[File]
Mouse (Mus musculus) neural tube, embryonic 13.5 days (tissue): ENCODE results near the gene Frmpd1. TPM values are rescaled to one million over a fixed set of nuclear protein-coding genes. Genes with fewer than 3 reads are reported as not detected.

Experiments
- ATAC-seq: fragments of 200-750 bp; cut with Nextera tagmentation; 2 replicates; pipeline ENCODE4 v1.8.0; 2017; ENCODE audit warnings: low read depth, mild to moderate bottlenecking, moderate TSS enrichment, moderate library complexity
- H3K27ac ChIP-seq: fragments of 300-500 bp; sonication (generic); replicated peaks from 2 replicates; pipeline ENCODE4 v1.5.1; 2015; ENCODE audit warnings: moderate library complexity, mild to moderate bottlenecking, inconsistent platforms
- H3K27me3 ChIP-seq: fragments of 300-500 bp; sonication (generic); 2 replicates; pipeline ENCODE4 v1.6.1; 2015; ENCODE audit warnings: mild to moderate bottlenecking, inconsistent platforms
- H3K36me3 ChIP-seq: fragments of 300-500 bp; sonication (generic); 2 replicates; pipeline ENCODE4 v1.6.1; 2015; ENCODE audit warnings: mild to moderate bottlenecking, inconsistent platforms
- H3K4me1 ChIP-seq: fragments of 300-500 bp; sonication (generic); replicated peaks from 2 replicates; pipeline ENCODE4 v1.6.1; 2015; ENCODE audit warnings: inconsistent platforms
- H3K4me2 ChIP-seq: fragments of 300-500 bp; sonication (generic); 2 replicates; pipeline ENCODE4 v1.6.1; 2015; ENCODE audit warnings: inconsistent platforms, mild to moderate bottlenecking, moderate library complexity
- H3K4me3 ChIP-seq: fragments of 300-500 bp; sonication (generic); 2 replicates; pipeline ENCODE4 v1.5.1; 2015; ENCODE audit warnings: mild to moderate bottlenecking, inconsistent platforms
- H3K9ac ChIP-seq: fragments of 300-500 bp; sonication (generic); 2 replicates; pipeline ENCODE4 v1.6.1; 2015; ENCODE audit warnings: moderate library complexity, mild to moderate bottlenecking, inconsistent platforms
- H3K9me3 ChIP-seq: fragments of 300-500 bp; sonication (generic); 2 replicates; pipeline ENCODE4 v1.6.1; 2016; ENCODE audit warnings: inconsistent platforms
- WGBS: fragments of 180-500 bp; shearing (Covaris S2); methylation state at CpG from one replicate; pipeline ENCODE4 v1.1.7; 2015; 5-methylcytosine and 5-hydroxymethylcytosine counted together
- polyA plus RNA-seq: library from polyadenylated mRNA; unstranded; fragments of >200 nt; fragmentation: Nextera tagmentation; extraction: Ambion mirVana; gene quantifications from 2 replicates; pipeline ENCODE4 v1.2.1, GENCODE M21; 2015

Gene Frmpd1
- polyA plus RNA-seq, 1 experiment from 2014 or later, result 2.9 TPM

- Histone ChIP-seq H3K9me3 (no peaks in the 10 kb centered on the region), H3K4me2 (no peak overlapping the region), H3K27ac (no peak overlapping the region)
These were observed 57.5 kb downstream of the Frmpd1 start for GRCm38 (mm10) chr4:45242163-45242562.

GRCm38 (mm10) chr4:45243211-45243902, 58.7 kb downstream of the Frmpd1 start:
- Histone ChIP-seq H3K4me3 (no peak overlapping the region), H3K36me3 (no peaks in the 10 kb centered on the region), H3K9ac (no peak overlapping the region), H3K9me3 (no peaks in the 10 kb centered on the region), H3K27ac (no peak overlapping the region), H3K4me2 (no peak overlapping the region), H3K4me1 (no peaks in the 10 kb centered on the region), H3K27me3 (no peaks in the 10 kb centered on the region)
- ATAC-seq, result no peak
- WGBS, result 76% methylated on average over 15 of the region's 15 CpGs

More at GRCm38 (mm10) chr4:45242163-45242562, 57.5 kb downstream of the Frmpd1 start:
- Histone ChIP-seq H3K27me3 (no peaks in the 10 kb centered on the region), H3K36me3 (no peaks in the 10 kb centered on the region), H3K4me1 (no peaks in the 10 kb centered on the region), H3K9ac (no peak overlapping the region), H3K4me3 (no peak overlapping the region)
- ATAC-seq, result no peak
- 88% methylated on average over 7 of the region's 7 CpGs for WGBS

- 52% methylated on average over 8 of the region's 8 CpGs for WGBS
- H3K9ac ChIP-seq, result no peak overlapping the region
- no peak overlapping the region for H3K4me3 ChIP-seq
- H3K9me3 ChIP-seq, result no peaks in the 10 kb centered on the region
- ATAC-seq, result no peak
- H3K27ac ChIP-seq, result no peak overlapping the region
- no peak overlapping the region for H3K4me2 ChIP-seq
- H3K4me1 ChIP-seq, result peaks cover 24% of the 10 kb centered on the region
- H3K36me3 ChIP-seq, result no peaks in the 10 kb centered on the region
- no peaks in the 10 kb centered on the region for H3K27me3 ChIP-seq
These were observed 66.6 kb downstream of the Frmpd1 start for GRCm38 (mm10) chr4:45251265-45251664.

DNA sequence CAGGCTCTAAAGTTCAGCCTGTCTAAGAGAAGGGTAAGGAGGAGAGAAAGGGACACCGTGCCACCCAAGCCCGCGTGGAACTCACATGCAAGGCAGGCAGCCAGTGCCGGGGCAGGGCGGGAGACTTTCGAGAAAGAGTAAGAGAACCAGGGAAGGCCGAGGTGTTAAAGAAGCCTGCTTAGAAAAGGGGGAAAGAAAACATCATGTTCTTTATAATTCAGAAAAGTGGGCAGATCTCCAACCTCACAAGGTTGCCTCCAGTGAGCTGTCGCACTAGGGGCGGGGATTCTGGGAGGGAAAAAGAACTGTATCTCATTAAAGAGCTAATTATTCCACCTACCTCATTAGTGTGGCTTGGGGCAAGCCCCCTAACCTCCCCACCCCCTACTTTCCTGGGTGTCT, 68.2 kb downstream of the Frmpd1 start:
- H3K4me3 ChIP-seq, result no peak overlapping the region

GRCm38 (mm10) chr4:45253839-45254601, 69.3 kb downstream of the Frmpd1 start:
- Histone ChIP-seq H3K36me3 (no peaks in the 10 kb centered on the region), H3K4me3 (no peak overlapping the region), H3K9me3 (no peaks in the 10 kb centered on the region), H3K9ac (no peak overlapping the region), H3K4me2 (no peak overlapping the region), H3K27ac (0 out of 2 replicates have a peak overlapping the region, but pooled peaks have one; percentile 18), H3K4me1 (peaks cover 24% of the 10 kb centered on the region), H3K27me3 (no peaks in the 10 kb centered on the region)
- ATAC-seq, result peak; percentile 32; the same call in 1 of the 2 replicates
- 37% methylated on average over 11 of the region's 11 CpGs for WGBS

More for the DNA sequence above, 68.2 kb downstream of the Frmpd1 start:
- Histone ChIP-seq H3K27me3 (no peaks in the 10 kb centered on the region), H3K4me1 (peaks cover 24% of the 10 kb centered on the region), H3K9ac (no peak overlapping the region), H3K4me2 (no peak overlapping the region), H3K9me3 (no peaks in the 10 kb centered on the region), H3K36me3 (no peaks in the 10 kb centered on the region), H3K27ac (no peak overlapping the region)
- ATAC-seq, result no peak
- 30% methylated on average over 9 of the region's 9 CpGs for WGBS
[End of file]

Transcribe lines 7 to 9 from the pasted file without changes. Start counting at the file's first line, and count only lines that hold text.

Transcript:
- H3K4me1 ChIP-seq: fragments of 300-500 bp; sonication (generic); replicated peaks from 2 replicates; pipeline ENCODE4 v1.6.1; 2015; ENCODE audit warnings: inconsistent platforms
- H3K4me2 ChIP-seq: fragments of 300-500 bp; sonication (generic); 2 replicates; pipeline ENCODE4 v1.6.1; 2015; ENCODE audit warnings: inconsistent platforms, mild to moderate bottlenecking, moderate library complexity
- H3K4me3 ChIP-seq: fragments of 300-500 bp; sonication (generic); 2 replicates; pipeline ENCODE4 v1.5.1; 2015; ENCODE audit warnings: mild to moderate bottlenecking, inconsistent platforms